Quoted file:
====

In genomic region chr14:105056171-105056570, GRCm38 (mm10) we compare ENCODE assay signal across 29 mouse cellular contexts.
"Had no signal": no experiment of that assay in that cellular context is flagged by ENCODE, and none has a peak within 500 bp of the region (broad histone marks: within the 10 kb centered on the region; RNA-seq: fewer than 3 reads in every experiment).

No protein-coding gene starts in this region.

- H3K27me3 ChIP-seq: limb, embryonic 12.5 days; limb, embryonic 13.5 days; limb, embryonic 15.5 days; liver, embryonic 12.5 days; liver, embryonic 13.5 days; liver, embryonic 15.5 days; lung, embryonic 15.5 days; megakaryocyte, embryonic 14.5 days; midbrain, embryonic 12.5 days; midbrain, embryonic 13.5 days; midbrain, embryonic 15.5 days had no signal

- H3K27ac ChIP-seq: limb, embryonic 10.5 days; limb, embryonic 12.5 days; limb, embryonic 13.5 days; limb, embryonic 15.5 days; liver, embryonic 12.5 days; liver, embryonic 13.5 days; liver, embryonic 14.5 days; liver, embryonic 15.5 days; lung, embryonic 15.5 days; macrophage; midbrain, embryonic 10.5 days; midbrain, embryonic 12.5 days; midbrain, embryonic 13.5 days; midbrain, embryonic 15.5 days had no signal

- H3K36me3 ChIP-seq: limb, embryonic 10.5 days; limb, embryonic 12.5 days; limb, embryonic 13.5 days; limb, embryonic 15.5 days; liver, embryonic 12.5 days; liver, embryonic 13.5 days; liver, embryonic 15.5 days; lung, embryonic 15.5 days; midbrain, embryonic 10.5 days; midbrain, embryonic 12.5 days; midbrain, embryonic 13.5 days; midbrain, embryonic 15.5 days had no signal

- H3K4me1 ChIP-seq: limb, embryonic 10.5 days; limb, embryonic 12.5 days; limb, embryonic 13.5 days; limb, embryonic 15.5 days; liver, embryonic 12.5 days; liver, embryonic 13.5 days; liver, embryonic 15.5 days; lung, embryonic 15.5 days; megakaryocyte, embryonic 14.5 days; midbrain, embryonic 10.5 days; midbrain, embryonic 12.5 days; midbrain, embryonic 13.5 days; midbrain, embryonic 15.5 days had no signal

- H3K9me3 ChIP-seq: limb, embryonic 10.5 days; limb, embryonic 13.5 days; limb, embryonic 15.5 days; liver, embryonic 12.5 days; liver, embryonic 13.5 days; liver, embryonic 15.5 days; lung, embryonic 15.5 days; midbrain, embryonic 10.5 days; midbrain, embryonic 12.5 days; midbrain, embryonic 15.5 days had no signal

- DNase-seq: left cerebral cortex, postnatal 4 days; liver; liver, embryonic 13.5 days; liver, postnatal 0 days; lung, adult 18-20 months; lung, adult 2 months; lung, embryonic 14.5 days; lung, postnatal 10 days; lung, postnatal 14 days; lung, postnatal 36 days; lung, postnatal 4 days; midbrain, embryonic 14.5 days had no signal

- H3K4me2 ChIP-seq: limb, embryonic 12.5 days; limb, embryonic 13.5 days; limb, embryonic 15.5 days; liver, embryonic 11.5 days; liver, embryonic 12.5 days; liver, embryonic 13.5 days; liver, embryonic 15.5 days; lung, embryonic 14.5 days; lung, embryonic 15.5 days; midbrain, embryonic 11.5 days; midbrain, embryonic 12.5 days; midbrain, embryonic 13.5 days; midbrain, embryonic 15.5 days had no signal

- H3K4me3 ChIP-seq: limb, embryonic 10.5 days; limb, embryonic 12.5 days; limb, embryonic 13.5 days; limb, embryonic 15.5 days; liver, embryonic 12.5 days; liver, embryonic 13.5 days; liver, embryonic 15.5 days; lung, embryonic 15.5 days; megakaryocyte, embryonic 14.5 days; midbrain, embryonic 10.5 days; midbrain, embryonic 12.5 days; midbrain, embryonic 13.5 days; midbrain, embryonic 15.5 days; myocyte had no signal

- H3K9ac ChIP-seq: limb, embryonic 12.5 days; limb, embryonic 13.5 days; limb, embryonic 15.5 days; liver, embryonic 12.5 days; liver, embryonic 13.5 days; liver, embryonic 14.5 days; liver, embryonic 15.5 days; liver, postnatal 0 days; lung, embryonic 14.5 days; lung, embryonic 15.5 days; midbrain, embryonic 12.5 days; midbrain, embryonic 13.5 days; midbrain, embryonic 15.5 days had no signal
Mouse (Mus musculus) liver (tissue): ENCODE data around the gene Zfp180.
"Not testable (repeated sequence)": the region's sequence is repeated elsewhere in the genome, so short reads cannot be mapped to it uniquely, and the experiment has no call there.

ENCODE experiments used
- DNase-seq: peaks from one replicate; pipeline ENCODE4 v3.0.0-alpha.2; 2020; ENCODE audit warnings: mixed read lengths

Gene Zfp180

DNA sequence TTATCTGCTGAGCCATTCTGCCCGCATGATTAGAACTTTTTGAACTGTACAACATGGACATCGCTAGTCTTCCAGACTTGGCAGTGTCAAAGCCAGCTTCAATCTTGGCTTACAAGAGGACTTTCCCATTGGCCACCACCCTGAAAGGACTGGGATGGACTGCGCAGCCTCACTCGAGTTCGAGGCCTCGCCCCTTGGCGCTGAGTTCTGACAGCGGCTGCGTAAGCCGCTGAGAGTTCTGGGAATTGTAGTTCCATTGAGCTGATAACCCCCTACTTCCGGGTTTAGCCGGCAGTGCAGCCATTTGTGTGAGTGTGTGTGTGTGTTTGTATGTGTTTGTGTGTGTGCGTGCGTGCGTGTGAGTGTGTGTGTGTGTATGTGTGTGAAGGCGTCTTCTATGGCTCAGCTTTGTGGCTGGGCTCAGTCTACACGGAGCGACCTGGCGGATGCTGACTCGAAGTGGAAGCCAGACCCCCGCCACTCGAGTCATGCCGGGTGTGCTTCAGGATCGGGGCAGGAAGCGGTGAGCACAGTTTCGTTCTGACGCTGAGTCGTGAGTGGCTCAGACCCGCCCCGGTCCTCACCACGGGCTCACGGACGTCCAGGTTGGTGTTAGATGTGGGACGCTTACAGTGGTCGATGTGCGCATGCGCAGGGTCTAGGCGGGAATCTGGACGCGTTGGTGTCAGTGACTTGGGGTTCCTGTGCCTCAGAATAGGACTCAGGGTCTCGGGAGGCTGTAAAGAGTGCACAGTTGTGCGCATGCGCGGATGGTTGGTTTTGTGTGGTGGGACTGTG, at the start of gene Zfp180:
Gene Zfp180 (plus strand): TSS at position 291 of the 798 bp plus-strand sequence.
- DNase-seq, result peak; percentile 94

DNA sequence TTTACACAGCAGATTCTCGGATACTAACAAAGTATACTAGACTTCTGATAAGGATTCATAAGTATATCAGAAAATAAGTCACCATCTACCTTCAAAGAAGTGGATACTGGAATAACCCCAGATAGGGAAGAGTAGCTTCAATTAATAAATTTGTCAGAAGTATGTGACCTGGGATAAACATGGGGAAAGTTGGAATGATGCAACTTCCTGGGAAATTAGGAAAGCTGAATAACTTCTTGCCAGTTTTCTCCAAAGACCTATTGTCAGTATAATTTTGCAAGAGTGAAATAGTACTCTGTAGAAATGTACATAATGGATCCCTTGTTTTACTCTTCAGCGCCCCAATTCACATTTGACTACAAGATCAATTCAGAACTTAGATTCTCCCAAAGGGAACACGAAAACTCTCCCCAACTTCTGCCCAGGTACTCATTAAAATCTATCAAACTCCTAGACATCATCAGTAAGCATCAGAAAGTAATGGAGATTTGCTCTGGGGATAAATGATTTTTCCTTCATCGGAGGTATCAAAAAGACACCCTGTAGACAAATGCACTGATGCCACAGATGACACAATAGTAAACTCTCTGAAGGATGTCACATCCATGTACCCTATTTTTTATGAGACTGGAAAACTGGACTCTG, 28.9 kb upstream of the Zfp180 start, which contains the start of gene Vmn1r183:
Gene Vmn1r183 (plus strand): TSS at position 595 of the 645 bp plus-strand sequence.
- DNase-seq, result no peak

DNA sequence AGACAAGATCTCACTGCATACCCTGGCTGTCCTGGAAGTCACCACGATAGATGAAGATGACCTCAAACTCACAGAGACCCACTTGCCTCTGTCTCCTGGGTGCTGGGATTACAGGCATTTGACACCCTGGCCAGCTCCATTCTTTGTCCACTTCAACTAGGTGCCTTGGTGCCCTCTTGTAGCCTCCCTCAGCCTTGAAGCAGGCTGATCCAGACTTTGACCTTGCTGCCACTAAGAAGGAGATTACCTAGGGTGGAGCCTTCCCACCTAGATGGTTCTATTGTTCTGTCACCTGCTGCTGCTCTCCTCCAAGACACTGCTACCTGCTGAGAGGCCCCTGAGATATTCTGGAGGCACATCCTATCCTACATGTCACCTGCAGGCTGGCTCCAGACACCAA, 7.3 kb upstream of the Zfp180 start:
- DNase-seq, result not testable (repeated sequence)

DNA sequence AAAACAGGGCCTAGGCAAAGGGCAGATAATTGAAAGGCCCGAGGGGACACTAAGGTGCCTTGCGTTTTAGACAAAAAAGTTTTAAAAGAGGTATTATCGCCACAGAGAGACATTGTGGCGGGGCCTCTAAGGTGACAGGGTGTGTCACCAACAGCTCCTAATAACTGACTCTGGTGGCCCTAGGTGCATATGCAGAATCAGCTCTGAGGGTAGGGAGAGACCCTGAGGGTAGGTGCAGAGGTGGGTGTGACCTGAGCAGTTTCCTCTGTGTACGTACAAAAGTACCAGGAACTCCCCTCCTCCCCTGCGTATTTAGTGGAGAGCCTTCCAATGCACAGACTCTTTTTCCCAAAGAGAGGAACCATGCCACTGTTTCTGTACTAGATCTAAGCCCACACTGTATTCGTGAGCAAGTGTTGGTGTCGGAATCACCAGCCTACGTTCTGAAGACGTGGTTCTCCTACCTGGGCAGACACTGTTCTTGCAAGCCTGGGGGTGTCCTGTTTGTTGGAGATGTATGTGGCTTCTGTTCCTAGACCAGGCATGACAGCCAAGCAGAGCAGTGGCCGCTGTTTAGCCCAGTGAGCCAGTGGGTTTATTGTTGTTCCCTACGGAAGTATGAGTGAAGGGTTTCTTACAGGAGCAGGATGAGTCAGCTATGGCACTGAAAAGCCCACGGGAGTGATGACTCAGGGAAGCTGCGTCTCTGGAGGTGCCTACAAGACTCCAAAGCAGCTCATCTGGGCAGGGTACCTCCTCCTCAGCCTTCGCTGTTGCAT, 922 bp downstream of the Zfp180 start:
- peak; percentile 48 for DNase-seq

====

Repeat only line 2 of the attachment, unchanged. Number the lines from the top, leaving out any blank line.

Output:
"Had no signal": no experiment of that assay in that cellular context is flagged by ENCODE, and none has a peak within 500 bp of the region (broad histone marks: within the 10 kb centered on the region; RNA-seq: fewer than 3 reads in every experiment).